'Calvin and Hobbes' turns 30! Here's what you didn't know about the iconic comic strip

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Wednesday, November 18, 2015
Calvin and Hobbes available in e-books November 12, 2013 (c) 2013 Bill Watterson.
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Thirty years ago Wednesday, the world was introduced to Calvin and Hobbes, a daily comic strip about a mischievous young boy named Calvin and his best pal, a tiger named Hobbes. In those decades, Calvin and Hobbes has grown from a simple comic strip into a worldwide phenomenon, with generations of readers across the world sharing laughs over cartoonist Bill Watterson's iconic strip.

Here are six things you didn't know about Calvin and Hobbes.

The characters were named after protestant reformer John Calvin and philosopher Thomas Hobbes

LEFT: Portrait of John Calvin, French theologian and religious reformer. RIGHT: Thomas Hobbes, after the original portrait by John Michael Wright.
DEA / G. DAGLI ORTI/De Agostini/Getty | Culture Club/Getty

Calvin was named for the "16th-century theologian who believed in predestination" and Hobbes after the "17th-century philosopher with a dim view of human nature," according to Andrews McMeel Publishing. Both of these philosophers' beliefs are reflected in their respective characters, with Calvin constantly questioning the state of the universe, and Hobbes commenting on Calvin's peculiar and eccentric behavior.

Bill Watterson has been strongly against merchandising Calvin and Hobbes

With the rise in popularity of Calvin and Hobbes came the opportunity to make big bucks off the strip. But Bill Watterson has always been against merchandising Calvin and Hobbes, feeling that featuring the characters on purchasable goods would devalue the comic's artistic integrity. This hasn't stopped the spread of unofficial merchandise, including popular car decals featuring Calvin. Watterson did agree to license the characters on few circumstances, including from the Museum of Modern Art shirt and a U.S. postage stamp in 2010.

"Note pads and coffee mugs just aren't appropriate vehicles for what I'm trying to do here," Watterson said in a 1989 interview with Comics Journal. "I'm not interested in removing all the subtlety from my work to condense it for a product."

Watterson's publishing deal with newspapers frustrated other cartoonists and editors

After taking a sabbatical from cartooning in 1991, the Universal Press Syndicate announced that Calvin and Hobbes would be published on an unbreakable half page in newspapers starting in 1992. This move allowed Watterson more creative control when writing the strip, but was also received with criticism by other editors and cartoonists, many of whom had adopted a standard publishing layout that allowed for flexibility.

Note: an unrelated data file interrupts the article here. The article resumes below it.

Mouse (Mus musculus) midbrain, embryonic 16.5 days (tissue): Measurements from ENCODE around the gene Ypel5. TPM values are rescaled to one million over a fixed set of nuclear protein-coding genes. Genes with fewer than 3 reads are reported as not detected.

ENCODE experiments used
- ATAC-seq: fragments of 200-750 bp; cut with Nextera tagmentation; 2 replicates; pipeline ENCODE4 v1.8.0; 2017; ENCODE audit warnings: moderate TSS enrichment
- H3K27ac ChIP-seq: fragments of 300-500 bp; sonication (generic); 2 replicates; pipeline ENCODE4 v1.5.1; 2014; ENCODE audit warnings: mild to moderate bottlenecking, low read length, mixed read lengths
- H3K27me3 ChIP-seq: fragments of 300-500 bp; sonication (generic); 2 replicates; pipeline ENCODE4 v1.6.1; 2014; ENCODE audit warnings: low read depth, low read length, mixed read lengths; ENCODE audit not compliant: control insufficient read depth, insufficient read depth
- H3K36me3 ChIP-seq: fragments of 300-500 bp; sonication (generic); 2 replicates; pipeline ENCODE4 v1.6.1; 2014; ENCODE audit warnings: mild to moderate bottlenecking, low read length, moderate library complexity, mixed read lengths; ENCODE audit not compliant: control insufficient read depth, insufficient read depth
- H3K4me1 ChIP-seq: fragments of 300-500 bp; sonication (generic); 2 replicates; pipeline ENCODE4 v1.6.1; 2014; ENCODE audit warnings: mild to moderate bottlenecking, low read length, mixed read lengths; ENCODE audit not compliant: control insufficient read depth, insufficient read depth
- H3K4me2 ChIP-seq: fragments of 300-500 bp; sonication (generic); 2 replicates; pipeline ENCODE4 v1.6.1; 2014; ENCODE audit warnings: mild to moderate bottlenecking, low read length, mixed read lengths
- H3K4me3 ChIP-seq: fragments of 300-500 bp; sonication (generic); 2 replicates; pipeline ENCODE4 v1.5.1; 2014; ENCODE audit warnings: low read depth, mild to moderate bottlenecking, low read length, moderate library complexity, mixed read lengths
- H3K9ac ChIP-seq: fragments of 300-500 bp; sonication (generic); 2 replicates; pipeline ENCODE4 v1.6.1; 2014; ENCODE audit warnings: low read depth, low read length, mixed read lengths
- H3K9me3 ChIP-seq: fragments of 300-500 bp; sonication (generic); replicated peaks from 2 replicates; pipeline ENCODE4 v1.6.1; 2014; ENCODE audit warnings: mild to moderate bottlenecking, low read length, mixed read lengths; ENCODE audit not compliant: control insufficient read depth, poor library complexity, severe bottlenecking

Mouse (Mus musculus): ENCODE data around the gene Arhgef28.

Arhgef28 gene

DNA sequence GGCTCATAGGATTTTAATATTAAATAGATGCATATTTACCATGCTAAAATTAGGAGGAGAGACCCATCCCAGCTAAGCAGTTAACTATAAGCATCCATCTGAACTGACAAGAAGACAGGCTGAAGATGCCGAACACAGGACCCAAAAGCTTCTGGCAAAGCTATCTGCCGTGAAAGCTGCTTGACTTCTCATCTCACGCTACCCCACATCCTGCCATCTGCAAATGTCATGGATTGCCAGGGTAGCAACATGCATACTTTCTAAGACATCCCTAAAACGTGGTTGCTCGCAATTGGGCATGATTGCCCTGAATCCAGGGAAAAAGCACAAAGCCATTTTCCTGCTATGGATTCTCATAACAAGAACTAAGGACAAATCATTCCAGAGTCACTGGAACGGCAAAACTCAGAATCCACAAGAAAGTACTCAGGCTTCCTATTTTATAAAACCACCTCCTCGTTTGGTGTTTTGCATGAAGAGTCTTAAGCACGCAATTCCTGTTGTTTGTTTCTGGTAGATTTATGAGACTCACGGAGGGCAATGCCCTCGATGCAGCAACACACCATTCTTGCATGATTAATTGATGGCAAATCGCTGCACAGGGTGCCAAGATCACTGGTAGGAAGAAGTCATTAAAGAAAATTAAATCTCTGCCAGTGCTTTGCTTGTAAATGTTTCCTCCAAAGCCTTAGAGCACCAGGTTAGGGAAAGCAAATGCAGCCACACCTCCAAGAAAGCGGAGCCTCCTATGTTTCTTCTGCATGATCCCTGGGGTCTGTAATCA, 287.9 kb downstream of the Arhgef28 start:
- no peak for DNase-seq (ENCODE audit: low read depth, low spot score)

"Proud as I am that I was able to draw a larger strip, I don't expect to see it happen again any time soon," Watterson said in Calvin and Hobbes: Sunday Pages 1985-1995. "In the newspaper business, space is money, and I suspect most editors would still say that the difference is not worth the cost. Sadly, the situation is a vicious circle: because there's no room for better artwork, the comics are simply drawn; because they're simply drawn, why should they have more room?"

Watterson considered turning Calvin and Hobbes into an animated series

Watterson was intrigued by the storytelling possibilities that came with animation, and had expressed his admiration for the cartoons by artists like Tex Avery and Chuck Jones. "I know I'd enjoy working with the visual opportunities animation offers, but you change the world you've created when you change the medium in which it's presented," Watterson said. "To see it done right, it would also take an awful lot of time and energy on my part, neither of which I've got a lot to spare."

An original Calvin and Hobbes strip once sold for $203,150

Cartoonist Brian Basset had swapped originals with Watterson, and after falling on difficult financial times, put up his 1986 Calvin and Hobbes original strip for auction in 2012, according to The Washington Post. The strip fetched over $200,000, breaking the record for the highest amount paid for an original comic strip at auction. The previous record had been $113,500 which was paid for a Peanuts original in 2007.

Hobbes is real, sort of

Many fans have speculated on whether Hobbes was real or imaginary over the decades, but Watterson has maintained that the tiger is very much real, at least in the eyes of a child. The cartoonist said in an interview that the assumption that Hobbes isn't real is because no other adults in the strip see the tiger the way that Calvin does. "It would seem to me, though, that when you make up a friend for yourself, you would have somebody to agree with you, not to argue with you," Watterson said. "So Hobbes is more real than I suspect any kid would dream up."